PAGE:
Molecular diagnosis of a LQT3 syndrome
Because of the ECG phenotype (fig 1), all coding regions of the LQT3 gene SCN5A were first sequenced directly. In exon 23, a heterozygous C to T transversion at nucleotide position 3995 was detected (strand + opposite strand) in the index patient (fig 2). No other mutations were detected in SCN5A. This nucleotide exchange was predicted to cause an amino exchange from proline to leucine at residue 1332 (P1332L; S4-S5 linker of DIII) and is located within a highly conserved protein region (alignment data not shown). In a large control population, the 3995T allele was absent, making a rare polymorphism improbable. Since the mutation (P1332L) was also not identified in both parents (fig 3), we considered it to be a de novo mutation after paternity was determined to be very likely. The mutation was indicated by 10 short tandem repeat markers from different chromosomal loci.
In the present case, prenatal episodes of severe arrhythmia were recorded during cardiotocography that required premature birth of a neonate with LQTS. Only a few reports of early onset LQTS are known. Here, we identified a specific sodium channel mutation (P1332L; fig 2) in the setting of an effective, combined medical treatment during follow up.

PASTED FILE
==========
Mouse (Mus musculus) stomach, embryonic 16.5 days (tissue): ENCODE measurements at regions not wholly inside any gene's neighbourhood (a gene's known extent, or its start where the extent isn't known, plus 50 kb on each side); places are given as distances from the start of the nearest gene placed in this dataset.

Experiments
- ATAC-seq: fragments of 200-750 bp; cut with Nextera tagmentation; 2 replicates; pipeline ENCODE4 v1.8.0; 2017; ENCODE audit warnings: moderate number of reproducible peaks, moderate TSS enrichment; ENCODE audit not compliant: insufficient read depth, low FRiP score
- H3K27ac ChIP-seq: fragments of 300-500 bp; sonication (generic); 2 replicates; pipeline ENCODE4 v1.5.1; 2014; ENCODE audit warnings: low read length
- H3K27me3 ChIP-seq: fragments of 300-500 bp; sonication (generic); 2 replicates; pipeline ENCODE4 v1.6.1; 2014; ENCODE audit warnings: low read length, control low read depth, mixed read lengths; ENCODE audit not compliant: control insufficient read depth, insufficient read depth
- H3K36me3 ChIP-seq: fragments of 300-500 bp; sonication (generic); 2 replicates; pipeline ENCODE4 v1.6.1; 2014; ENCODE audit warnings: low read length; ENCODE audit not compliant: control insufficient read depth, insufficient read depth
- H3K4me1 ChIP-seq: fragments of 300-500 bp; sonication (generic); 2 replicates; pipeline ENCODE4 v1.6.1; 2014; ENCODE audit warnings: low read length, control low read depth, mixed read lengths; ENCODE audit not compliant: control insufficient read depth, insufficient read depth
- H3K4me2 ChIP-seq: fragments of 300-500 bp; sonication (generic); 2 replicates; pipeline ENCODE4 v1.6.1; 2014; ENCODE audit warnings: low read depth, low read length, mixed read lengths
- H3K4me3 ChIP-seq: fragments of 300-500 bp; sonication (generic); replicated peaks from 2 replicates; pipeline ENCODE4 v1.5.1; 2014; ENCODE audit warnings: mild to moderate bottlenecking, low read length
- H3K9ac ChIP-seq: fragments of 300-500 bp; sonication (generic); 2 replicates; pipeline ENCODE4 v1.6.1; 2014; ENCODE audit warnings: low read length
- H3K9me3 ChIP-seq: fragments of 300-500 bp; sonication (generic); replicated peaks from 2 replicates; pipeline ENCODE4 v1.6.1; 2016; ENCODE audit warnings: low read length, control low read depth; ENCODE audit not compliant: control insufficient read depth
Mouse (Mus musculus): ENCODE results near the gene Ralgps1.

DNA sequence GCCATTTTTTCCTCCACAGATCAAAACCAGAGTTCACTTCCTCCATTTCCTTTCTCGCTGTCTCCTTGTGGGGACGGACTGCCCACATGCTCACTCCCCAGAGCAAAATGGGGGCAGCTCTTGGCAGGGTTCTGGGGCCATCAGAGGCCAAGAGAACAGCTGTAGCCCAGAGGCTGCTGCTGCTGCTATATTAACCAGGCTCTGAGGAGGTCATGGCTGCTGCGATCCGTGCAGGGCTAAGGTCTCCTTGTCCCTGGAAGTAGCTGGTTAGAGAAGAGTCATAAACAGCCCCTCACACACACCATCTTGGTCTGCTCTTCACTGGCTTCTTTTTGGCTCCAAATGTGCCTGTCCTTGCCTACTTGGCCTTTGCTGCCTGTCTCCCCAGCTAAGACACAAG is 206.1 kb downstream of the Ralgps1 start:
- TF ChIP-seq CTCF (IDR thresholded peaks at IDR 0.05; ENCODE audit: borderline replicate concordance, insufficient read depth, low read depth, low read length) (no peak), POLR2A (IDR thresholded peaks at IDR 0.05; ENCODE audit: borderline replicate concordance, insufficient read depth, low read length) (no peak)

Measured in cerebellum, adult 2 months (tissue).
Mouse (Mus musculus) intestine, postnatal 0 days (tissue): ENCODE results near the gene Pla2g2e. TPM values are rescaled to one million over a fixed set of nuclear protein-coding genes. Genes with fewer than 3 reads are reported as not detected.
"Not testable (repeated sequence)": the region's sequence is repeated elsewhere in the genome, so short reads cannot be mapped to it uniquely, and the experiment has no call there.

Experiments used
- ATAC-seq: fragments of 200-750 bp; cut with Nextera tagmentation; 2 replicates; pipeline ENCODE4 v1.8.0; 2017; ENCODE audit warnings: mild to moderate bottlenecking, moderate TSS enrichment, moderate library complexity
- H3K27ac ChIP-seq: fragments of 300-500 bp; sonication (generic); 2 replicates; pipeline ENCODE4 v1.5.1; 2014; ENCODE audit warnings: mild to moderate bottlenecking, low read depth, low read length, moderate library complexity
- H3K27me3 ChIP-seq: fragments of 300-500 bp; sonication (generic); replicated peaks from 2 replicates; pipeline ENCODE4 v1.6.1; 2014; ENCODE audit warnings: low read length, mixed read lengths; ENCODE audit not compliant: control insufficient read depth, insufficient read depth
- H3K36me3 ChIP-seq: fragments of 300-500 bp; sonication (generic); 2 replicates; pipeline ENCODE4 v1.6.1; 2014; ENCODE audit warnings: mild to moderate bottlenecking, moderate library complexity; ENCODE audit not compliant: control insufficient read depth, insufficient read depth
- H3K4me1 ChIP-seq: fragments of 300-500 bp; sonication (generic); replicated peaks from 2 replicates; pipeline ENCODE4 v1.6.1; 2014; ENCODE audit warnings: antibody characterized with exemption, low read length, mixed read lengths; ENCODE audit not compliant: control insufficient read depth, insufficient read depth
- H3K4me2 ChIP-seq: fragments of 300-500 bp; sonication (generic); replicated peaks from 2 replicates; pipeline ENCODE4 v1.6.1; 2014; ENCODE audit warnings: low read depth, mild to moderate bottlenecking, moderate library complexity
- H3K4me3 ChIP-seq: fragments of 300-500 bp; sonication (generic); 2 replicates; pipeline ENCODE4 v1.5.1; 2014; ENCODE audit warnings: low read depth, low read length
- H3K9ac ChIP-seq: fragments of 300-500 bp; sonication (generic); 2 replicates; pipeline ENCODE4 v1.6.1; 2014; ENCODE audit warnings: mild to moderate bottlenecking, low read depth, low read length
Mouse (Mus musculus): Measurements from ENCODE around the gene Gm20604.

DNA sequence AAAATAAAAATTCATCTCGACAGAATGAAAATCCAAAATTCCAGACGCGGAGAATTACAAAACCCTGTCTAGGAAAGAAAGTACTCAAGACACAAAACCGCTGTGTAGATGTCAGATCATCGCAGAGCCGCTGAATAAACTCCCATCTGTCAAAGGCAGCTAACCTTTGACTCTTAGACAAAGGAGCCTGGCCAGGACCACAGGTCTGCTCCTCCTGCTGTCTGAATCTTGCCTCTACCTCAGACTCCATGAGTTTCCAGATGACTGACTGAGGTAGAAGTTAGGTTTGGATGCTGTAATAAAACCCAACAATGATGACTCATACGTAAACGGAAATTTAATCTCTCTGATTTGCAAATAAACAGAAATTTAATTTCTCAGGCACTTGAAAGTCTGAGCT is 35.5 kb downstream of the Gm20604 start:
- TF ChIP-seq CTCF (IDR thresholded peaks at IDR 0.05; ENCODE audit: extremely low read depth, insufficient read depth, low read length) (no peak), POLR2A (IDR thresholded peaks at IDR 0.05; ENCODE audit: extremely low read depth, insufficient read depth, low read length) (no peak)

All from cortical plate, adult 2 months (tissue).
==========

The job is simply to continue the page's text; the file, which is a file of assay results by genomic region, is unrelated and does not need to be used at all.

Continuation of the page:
Fetal manifestations of LQTS may include sinus bradycardia, AV conduction block, and ventricular tachycardia, recordable by magnetocardiography or cardiotocography.3–5 Neonates with a very long QT interval (> 600 ms1/2), a 2:1 AV block, or both (as seen in the present case) (fig 1) are at a particularly high cardiac risk2 and require immediate and effective treatment. The QTc interval of the present neonate (740 ms1/2) is one of the longest reported so far; the observed 2:1 AV block was most likely functional (“pseudo” AV block) because P waves occurred before the end of the T wave (fig 1) and resolved at slower sinus rates (fig 1). Similar cases of LQTS have been reported.4,12–16. Electrophysiological studies suggested an infra-Hisian location of the block.15,16 Histomorphological changes of the conduction system are also known in congenital LQTS.17,18